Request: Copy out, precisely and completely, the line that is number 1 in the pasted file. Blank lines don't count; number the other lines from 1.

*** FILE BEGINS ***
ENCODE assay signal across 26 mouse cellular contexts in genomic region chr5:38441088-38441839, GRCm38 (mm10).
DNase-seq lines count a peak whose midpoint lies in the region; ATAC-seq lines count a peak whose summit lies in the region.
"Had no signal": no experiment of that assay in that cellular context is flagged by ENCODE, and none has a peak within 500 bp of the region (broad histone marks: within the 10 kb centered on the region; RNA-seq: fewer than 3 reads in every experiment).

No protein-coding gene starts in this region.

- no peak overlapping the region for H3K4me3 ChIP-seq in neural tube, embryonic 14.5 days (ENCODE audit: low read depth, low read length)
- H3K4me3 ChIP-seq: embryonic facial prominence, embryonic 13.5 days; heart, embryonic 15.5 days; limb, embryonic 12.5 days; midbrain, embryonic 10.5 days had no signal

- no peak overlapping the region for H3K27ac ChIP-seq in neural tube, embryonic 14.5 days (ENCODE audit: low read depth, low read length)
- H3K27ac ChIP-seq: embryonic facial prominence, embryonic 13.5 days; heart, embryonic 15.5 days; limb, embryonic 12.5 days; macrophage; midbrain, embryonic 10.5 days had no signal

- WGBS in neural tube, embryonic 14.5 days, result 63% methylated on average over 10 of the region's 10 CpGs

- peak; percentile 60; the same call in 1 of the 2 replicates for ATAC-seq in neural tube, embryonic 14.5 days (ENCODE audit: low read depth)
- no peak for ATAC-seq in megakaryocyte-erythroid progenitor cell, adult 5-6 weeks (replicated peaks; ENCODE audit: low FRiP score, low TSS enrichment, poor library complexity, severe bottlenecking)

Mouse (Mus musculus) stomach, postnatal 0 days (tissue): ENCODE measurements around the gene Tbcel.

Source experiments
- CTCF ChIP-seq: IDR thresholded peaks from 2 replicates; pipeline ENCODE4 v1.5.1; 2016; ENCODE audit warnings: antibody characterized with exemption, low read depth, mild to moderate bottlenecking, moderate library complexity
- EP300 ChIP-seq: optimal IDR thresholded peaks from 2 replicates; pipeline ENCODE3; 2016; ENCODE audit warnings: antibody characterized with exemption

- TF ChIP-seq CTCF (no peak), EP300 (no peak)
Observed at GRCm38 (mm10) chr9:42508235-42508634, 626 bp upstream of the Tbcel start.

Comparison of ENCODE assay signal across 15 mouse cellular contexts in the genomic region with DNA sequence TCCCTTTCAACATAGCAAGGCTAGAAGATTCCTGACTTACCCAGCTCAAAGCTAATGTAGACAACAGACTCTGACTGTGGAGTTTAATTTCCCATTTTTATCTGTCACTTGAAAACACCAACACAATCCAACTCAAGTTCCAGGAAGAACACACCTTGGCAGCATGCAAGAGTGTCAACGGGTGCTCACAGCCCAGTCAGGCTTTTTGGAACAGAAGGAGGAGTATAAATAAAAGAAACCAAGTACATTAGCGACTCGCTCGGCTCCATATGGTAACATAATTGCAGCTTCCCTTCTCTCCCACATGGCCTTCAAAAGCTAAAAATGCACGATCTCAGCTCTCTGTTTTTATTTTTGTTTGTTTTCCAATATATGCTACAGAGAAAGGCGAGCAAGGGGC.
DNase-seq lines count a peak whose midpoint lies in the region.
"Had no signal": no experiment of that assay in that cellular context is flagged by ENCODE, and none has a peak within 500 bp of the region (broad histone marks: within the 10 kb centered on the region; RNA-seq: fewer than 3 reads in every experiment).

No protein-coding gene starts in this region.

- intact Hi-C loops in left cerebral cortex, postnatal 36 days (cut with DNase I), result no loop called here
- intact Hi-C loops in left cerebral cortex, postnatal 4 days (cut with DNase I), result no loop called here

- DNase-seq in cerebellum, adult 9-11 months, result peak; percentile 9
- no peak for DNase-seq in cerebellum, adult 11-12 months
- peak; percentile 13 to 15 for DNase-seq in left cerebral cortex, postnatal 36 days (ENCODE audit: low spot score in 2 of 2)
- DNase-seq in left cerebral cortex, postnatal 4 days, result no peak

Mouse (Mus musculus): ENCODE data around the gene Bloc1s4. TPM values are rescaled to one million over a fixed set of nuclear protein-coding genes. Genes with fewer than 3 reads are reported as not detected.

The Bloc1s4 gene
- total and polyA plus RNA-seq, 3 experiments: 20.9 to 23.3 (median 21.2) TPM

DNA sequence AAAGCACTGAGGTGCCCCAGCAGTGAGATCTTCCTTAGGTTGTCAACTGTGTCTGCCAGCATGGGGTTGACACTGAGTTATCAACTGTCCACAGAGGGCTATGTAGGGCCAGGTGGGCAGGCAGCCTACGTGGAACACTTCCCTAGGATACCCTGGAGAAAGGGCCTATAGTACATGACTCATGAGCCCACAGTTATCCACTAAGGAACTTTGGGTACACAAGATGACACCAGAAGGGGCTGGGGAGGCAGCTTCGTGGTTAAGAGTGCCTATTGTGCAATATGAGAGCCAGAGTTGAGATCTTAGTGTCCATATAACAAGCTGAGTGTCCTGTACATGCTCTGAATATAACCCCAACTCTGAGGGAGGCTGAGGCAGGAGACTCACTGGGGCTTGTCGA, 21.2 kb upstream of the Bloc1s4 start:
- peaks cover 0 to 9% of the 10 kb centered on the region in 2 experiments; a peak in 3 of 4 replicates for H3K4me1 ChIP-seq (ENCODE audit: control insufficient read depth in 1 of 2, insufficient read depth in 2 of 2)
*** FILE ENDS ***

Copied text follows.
ENCODE assay signal across 26 mouse cellular contexts in genomic region chr5:38441088-38441839, GRCm38 (mm10).